09/02/2009 11:00PM

Companies change November sales dates

Email

LEXINGTON, Ky. - Keeneland and Fasig-Tipton have changed their November sales dates, citing a desire to make the sales as convenient as possible for buyers and sellers who plan to attend the Breeders' Cup in California on Nov. 6-7. Both companies also have trimmed their auctions' days, a sign of the economic times as many mare owners opt not to sell in a Thoroughbred market that is down roughly 25 percent even at its top end.

Keeneland initially scheduled its November breeding stock sale for Nov. 8-21, but now will hold the auction Nov. 10-22, cutting a day; each session will begin at 10 a.m. Fasig-Tipton's November select mixed sale, originally planned for Nov. 9-10, will take place on Nov. 10 starting at 5 p.m.

The rearrangement of dates will give buyers and consignors two more days after the Breeders' Cup to view or show horses before the auctions.

Neither auction house has released its November sale catalog, but Keeneland sale director Geoffrey Russell said a reduction in numbers is not a surprise in the current slumping marketplace and in a year when fewer mares have been bred.

"Basic sales economics 101 is that less horses bred, less mares sold," he said. "The majority of mares sold in the November sales are pregnant mares, and if a mare has not been bred, her commercial value has been compromised or is less, and therefore there would be less reason to market her."

Russell said he thinks the reduction is due largely to breeders either taking non-commercial mares out of production or holding on to mares, waiting for a year when they will be able to get more money for them.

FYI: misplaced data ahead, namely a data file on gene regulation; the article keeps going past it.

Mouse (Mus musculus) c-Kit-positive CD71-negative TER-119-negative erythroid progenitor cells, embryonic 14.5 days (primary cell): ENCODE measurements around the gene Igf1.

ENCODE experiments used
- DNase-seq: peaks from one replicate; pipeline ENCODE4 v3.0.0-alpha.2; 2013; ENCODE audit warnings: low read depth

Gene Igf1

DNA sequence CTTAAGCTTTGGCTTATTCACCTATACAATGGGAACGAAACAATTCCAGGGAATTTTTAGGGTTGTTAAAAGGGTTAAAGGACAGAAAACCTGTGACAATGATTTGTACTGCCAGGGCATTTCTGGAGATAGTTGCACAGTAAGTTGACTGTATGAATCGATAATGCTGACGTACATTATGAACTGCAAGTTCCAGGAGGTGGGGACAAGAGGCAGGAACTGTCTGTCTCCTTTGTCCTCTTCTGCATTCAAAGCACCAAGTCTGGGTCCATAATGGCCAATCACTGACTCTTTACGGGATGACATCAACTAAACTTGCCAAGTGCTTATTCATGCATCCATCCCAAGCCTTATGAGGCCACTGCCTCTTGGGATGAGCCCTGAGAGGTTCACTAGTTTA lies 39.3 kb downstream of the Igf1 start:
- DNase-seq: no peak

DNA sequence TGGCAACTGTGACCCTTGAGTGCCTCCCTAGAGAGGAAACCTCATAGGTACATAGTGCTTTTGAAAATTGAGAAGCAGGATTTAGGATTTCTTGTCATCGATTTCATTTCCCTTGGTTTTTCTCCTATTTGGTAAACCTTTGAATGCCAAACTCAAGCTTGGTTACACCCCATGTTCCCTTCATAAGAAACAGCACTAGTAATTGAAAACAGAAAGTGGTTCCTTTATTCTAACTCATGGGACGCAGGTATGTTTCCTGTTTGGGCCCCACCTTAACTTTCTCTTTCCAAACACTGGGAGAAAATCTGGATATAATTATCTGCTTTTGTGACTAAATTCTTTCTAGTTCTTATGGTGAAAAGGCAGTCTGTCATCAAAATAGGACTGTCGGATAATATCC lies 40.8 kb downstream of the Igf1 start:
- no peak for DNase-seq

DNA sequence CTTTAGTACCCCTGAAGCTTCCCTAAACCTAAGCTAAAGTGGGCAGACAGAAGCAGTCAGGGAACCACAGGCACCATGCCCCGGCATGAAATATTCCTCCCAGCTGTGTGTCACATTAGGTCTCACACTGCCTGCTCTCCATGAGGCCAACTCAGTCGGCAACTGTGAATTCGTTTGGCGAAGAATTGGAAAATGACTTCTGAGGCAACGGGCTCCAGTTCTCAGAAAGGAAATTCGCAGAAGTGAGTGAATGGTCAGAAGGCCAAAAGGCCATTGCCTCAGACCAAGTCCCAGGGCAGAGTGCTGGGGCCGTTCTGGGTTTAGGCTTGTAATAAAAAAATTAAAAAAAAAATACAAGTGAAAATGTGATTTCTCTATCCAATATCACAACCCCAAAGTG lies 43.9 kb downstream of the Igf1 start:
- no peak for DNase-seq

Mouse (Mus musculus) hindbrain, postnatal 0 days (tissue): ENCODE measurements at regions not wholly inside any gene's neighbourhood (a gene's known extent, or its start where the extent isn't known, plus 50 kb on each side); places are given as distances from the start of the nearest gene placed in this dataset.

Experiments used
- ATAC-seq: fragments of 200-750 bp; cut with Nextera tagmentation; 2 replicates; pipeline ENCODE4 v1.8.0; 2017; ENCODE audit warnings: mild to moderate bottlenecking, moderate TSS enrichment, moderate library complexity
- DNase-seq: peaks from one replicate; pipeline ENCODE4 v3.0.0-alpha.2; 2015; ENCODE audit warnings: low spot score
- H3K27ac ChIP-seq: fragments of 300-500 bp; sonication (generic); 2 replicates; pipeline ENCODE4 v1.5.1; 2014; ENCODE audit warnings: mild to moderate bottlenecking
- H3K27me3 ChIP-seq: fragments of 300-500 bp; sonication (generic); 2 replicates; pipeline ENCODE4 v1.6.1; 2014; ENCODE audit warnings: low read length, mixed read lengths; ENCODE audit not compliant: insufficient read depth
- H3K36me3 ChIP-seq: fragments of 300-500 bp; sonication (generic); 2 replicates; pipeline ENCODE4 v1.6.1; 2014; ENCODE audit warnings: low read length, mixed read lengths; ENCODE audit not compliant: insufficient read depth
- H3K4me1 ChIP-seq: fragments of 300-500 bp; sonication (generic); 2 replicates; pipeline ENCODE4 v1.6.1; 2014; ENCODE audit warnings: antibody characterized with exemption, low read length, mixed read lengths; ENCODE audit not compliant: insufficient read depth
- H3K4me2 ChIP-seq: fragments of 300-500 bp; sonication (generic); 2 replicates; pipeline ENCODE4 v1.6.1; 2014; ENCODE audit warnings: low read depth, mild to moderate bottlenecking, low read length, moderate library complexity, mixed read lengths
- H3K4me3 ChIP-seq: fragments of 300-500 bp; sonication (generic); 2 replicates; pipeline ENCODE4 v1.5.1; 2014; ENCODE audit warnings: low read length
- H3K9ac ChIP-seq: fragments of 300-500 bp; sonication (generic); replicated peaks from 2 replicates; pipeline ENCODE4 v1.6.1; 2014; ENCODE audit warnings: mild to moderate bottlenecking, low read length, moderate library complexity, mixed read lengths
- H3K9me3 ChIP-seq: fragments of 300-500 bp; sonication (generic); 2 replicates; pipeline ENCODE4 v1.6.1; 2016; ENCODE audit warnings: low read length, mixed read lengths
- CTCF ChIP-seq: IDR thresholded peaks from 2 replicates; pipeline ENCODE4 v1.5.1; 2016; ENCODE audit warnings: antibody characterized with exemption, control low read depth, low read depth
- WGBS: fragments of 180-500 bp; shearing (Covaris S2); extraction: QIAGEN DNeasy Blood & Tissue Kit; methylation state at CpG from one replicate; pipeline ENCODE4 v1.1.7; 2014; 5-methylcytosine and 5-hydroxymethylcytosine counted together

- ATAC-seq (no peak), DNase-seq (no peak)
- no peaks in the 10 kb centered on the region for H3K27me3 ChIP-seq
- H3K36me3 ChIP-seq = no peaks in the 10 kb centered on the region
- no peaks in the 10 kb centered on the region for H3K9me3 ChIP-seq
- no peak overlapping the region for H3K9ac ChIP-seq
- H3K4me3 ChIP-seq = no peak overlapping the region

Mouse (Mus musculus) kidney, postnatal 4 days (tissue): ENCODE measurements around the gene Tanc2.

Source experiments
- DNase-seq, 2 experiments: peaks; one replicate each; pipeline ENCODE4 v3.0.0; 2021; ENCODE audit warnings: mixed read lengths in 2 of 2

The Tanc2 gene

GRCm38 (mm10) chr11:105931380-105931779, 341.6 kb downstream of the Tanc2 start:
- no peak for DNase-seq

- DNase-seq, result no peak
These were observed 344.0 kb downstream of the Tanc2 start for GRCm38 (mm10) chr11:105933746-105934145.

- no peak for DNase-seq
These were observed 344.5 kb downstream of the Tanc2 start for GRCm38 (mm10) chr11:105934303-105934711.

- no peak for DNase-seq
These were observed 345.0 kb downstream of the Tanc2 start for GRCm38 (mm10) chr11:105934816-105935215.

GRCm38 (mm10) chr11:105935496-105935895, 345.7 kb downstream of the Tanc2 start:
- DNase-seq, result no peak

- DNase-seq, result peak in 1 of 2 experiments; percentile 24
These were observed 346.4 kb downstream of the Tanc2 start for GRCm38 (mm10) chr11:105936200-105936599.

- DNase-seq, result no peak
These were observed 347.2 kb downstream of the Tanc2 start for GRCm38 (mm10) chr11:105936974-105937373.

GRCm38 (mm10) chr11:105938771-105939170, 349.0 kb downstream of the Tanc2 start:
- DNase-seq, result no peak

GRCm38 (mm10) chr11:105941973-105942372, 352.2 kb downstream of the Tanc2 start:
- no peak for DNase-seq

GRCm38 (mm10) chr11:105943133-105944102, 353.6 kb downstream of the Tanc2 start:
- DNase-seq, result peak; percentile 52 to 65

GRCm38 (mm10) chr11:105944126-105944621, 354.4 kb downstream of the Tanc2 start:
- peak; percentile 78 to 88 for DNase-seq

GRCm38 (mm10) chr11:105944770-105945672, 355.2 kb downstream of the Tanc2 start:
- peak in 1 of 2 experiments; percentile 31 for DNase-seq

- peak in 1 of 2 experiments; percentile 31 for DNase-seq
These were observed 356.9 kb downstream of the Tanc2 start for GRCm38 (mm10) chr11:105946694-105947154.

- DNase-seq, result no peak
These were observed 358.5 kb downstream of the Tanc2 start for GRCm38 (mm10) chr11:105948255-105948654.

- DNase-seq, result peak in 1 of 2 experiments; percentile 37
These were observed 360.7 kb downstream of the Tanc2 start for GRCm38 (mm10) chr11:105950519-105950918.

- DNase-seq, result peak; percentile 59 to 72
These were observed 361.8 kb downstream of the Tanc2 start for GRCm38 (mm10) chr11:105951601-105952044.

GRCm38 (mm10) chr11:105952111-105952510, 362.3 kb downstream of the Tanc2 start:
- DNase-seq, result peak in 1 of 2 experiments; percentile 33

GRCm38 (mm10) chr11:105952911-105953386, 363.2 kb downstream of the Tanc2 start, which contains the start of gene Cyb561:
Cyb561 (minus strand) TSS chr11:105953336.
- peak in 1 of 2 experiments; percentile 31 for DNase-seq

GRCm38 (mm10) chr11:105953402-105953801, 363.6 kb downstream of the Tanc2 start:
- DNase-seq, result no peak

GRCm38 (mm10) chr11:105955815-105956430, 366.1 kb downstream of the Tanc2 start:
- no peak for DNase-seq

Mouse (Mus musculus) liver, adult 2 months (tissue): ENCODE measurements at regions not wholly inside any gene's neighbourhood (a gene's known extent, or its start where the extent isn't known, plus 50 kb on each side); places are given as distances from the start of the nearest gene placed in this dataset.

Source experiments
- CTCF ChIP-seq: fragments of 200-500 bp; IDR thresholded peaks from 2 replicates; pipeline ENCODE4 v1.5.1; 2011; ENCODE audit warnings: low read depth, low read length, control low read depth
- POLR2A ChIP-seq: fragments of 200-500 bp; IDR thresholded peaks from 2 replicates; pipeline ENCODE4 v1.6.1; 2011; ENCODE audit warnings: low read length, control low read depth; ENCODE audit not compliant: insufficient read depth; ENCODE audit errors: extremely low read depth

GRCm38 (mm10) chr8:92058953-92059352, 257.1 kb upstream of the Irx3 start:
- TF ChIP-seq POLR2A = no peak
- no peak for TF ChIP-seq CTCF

"Talking to people this spring while looking at yearlings, and based on comments from people last year, we knew the numbers would be down," Russell said. "We've been talking for eons now about oversupply. If we have less supply, we hope the prices will go up."

Russell wouldn't say yet what the catalog numbers will be. But Overbrook Farm and Windfields Farm will disperse at the auction, factors that will add quality to the catalog, Russell said.

"I would expect numbers to be down a little bit," agreed Fasig-Tipton chief executive officer Boyd Browning. "I think anytime there's uncertainty in the marketplace, people are less likely to sell rather than more likely to sell. And looking at foal crop projections we've seen from The Jockey Club, any realistic person in the sales world would anticipate that number of horses sold is going to decline in the next few years rather than increase."

Strike Smartly dies in South Africa

Mrs. Bridget Oppenheim's Mauritzfontein Stud in Kimberley, South Africa, suffered a hard blow on Aug. 31 when its 12-year-old stallion Strike Smartly, a full brother to Lane's End's leading North American sire Smart Strike, died of a heart attack.

Mauritzfontein had stood Strike Smartly since purchasing him from Sam-Son Farms in 2002, and he was among the leading South African sires. His leading runners include a pair of 2009 Group 1 winners, Smart Banker and Bouquet-Garni.

Stud manager Gavin Schafer, quoted in South Africa's online publication Racingweb, said the Mr. Prospector horse had been prancing and rearing excitedly in his paddock just minutes before collapsing and dying. According to Schafer, necropsy results showed an enlarged spleen that pathologists called consistent with heart failure.